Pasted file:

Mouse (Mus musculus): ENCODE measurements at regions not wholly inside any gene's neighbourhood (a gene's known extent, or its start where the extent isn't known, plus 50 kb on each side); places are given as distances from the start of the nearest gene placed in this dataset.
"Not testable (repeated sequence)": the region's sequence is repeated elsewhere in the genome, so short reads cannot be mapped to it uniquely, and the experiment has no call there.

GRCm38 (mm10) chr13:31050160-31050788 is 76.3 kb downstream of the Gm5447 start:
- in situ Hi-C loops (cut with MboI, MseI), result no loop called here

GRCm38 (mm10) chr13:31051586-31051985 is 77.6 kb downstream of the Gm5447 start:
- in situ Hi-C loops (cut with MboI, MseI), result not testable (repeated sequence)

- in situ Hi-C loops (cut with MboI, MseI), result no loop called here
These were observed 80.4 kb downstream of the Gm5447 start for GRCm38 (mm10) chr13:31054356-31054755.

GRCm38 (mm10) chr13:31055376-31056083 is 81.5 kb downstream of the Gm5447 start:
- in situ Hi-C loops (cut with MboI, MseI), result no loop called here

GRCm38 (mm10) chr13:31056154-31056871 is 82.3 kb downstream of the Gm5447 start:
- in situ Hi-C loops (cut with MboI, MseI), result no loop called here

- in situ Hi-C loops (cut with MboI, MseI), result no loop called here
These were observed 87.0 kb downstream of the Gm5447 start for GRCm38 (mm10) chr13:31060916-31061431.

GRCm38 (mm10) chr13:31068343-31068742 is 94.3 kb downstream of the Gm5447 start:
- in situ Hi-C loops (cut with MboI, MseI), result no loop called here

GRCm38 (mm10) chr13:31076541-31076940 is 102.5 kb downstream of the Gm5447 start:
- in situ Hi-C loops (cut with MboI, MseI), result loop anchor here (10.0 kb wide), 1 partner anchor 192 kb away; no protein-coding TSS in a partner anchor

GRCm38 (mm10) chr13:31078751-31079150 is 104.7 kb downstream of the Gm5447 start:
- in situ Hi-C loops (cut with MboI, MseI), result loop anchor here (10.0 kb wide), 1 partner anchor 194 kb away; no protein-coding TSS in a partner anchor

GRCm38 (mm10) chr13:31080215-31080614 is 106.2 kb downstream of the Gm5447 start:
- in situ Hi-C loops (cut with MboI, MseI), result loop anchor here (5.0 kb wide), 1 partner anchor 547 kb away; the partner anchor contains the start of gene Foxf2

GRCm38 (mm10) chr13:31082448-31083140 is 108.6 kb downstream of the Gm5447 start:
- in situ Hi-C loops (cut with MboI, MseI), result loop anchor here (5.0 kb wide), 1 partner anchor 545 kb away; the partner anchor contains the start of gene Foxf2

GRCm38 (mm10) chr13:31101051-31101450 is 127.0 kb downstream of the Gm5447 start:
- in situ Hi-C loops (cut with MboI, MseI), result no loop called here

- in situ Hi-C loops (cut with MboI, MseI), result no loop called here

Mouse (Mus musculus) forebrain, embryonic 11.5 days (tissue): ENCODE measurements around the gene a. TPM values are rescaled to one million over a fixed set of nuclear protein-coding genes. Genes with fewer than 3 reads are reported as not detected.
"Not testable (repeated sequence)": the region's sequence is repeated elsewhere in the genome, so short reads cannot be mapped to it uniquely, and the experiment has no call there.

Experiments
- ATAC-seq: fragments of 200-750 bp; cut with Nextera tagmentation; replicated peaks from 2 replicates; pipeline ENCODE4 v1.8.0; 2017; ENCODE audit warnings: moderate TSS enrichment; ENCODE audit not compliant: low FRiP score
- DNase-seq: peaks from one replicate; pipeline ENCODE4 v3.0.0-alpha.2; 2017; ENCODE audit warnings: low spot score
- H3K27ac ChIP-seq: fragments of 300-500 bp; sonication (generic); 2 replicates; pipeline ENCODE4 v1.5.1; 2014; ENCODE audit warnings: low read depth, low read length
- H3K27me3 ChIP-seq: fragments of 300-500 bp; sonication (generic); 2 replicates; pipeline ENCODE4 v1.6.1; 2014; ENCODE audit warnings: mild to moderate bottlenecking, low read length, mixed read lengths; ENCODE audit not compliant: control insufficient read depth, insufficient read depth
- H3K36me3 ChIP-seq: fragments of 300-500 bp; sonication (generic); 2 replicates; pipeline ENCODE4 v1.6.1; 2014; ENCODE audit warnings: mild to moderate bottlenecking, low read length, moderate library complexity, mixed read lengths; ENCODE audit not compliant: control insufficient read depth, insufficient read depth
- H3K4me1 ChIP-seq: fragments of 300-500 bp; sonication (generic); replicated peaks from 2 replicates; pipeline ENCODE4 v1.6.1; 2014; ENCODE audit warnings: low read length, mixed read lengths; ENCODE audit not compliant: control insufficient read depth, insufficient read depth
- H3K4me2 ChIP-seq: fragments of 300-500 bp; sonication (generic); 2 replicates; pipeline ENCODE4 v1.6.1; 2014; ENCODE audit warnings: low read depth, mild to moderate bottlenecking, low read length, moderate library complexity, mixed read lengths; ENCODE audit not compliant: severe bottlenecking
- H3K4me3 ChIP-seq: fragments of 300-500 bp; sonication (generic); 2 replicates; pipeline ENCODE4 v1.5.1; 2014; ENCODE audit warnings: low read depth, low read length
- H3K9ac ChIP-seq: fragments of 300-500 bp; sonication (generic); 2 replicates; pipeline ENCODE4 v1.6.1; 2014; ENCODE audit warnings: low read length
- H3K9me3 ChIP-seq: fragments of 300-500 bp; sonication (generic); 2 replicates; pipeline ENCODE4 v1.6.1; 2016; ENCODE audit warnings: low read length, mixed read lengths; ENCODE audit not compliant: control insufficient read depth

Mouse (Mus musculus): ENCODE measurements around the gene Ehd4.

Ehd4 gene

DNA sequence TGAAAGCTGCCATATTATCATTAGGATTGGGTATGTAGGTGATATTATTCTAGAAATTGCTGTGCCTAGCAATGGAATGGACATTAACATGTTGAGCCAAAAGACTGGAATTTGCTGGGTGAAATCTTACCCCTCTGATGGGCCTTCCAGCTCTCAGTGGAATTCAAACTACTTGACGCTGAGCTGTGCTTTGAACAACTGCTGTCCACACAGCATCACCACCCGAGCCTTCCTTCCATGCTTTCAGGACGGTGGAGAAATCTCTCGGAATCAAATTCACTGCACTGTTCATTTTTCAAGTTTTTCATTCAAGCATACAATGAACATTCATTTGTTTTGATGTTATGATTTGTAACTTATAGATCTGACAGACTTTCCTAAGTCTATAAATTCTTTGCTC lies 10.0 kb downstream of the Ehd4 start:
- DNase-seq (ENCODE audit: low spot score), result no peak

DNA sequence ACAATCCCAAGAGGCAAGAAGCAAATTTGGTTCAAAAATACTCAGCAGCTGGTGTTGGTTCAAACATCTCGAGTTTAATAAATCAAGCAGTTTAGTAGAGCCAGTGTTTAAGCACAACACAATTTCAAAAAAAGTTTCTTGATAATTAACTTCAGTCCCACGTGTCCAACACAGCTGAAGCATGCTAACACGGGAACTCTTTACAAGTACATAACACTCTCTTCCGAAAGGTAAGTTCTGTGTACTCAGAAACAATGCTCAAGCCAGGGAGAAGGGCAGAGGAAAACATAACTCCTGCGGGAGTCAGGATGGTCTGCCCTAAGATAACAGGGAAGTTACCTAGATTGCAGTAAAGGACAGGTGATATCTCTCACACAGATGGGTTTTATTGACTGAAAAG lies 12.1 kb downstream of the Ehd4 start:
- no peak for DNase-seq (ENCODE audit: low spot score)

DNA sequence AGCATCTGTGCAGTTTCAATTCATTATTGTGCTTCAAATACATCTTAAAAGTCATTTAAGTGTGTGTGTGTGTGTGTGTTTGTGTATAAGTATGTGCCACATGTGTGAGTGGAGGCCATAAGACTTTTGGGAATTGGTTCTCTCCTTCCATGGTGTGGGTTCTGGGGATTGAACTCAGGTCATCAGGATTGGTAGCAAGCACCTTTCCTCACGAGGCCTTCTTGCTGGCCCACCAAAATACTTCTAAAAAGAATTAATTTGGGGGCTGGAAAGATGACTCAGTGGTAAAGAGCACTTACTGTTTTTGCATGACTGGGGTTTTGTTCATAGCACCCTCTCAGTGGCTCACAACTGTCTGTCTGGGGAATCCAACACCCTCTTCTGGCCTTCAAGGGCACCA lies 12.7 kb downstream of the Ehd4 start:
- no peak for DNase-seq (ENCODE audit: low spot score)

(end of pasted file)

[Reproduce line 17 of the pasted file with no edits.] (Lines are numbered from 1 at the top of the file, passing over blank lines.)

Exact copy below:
GRCm38 (mm10) chr13:31076541-31076940 is 102.5 kb downstream of the Gm5447 start: